How many of us are old enough to remember just how scary Charles Manson was, back in the day? Of course he and his minions only did away with half a dozen victims--not 10 percent of the people that die in car wrecks every day. But it was the quality of the Manson murders that counted. They proved that anybody could be murdered in bed any time -- and for no reason at all.
Or maybe the scary thing was the reason. Forty years on, one tends to forget that Manson was, in fact, a political actor. His political purposes may have been incoherent but they did exist. Manson intended the violent overthrow of American society as it was then constituted, and in that sense it's fair to say that he and his Family were on the cutting edge of the other radical movements of the late 1960s--whose political programs were more intelligible and whose methods were at least a little less extreme.
I was growing up in the rural South in those days, in total intuitive sympathy with the sunshiny side of the counterculture. If I got nervous when at home alone, I'd clean the shotguns; it made me feel safe. My father recommended the shotgun for home defense: You may not kill whatever it is, but you'll make it go away.
Another scary thing was that the Manson Family was stocked with runaways, many of them young women, though most of them didn't really come from the softest pockets of the middle class. But there was the idea that your children could be turned against you. Your children might come home to kill you. Jim Morrison sang about it (in "The End"), and the Symbionese Liberation Army turned it up a notch, proving that radicals could take a child of ultimate wealth and privilege and turn her into a beret-wearing, bandolier-strapped, machinegun-wielding revolutionary. King Pentheus must have felt a similar alarm when his mother and her sisters turned into Maenads, and he wasn't wrong, because in their sacred frenzy they finally did tear him limb from limb.
Around the end of the seventies, it all appeared to let up. The revolutionary counterculture had mostly gone out of business already, having achieved certain limited goals: improved civil rights and the end of the Vietnam War. Gun-slinging Tania turned back into Patty Hearst and began to appear in John Waters' movies. It was morning in America again, and the skies stayed clear for about two decades. The closest thing to homegrown terrorism was no worse than the odd school shooting. (Well, --if you manage to overlook the Oklahoma bombing...and the Unabomber was just a crank.)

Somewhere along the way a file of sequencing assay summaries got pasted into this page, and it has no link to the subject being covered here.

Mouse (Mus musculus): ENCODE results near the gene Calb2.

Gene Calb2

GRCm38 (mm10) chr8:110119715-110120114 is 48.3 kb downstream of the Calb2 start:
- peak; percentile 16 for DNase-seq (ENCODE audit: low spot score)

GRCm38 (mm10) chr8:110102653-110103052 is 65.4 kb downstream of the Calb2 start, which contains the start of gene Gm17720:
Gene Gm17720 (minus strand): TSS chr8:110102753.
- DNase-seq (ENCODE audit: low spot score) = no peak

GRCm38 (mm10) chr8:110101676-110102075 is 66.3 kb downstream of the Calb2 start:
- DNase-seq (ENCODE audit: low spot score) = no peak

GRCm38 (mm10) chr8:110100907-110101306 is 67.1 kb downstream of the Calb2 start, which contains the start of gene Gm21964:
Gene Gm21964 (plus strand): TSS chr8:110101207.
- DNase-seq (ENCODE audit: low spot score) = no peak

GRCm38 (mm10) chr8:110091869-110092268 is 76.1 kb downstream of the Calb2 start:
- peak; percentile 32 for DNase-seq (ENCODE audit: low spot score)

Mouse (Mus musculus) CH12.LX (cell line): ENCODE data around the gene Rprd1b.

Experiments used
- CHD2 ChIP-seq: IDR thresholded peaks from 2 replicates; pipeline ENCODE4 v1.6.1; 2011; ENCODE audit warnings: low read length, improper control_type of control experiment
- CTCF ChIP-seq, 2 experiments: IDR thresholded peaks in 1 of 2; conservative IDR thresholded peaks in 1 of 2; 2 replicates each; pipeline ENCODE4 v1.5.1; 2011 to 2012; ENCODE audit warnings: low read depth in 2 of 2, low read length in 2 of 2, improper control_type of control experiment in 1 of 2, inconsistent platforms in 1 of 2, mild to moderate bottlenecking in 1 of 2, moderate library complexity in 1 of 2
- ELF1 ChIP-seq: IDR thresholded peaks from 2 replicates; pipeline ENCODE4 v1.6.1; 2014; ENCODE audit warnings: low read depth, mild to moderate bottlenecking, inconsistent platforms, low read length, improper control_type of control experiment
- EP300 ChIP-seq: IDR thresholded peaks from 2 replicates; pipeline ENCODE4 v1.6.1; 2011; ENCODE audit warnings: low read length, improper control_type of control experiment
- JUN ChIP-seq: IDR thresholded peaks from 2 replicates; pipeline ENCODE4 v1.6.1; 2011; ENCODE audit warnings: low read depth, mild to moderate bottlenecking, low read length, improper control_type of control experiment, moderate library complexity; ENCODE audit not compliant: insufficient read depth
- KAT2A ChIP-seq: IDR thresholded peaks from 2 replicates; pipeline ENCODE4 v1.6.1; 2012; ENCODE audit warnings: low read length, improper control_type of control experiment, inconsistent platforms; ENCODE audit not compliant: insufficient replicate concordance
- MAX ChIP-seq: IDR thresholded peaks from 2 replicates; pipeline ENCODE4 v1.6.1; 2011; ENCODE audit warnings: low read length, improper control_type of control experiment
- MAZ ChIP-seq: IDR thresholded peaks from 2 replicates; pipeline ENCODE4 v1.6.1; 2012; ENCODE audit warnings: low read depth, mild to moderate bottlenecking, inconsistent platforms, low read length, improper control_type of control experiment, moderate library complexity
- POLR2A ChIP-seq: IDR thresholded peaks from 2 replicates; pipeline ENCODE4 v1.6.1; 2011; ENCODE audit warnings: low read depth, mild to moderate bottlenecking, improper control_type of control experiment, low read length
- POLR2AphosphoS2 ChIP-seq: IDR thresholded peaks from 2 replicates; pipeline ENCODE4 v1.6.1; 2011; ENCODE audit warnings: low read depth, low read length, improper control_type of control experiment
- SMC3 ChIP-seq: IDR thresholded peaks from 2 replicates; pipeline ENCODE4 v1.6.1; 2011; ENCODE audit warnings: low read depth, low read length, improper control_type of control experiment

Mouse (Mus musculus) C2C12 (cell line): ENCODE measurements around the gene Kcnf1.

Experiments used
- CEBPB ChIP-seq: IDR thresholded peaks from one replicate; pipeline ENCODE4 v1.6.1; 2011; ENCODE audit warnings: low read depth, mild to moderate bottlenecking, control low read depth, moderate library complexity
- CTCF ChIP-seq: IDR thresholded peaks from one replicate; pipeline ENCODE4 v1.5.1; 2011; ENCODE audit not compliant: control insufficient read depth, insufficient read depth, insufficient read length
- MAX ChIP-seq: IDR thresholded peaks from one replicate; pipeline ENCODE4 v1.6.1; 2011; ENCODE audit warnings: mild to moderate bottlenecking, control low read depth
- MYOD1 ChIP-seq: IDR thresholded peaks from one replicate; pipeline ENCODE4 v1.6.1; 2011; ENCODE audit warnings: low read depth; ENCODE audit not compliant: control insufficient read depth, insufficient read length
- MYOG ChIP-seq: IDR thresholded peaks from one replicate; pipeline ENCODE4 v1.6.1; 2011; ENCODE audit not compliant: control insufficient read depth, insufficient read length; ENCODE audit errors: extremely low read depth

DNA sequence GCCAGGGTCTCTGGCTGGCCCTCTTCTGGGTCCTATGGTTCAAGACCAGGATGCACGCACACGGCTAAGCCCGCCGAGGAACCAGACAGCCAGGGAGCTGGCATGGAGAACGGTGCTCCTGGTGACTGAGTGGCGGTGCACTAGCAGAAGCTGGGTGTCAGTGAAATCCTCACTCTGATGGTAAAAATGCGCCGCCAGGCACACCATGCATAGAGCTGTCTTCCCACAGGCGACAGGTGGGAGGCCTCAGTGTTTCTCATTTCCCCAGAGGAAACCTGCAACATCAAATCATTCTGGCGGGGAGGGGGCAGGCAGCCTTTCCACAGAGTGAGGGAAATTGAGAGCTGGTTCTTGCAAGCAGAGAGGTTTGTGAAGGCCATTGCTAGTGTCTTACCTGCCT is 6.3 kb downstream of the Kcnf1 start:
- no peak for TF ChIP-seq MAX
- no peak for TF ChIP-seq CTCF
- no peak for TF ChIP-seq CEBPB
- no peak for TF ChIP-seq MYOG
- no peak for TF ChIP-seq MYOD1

Then the planes hit the towers. But that was different: a threat from without. All the same I remember thinking, any set of terrorists that can make me feel visceral fear whenever I see a plane in the sky has done a helluva good job. That part wears off, of course. At least in the United States it does, where most citizens have enough peaceful time for desensitization to succeed. In other parts of the world, however, where our military makes the rubble jump! -when American flying machines take the air, they elicit similar adrenal surges among the populations below: a blend, perhaps, of fear and rage. Bruce Cockburn sings about it, in "If I Had a Rocket Launcher," a song which powerfully expresses the mood of the people on the ground beneath our gun-ships, and what they do about it when they can, and how the whole thing keeps repeating, on and on.
The U.S. still deplores state terror, and used to practice it only by proxy, in the various right wing dictatorships, with their death squads, we've supported in the southern half of "our" hemisphere. Since 9-11 we've done it directly, at Guantanamo and the black sites of extraordinary rendition... only a little bit, of course--which is like being just a little bit pregnant.
Meanwhile, on the home front, there's nothing to be afraid of, and we don't really have to think about all the ways that violence perpetuates its vicious circles, or not until the next nut job in need of a major catharsis steps out with that easily-acquired fast-repeating firearm and lays waste to (for example) Congresswoman Gabrielle Giffords and her entourage. Now, in common with some other women I've known (including a conservative Orthodox Jewish college student and a Reiki healer who moonlights chauffeuring authors on tour) Ms. Giffords is in favor of handguns herself, though somehow I doubt if she owns one of the designer purse pistols recently featured in the New York Times Magazine: you can get roses engraved on the barrel; you can get an automatic with fuchsia trim. And no, I don't mean that what happened to her was in any way her fault.
I mean it's your fault, and mine, and that we're all implicated. Violence is built into human nature, for sure. Most of us are carnivores. Some of us are predators. Among First World peoples we Americans are exceptional in the levels of violence we casually permit ourselves--as individuals if not as a state. And not all of our violence can claim a good cause. We have got hold of both ends of the stick, and both ends of the stick are bloody.
Every Friday, HuffPost's Culture Shift newsletter helps you figure out which books you should read, art you should check out, movies you should watch and music should listen to. Learn more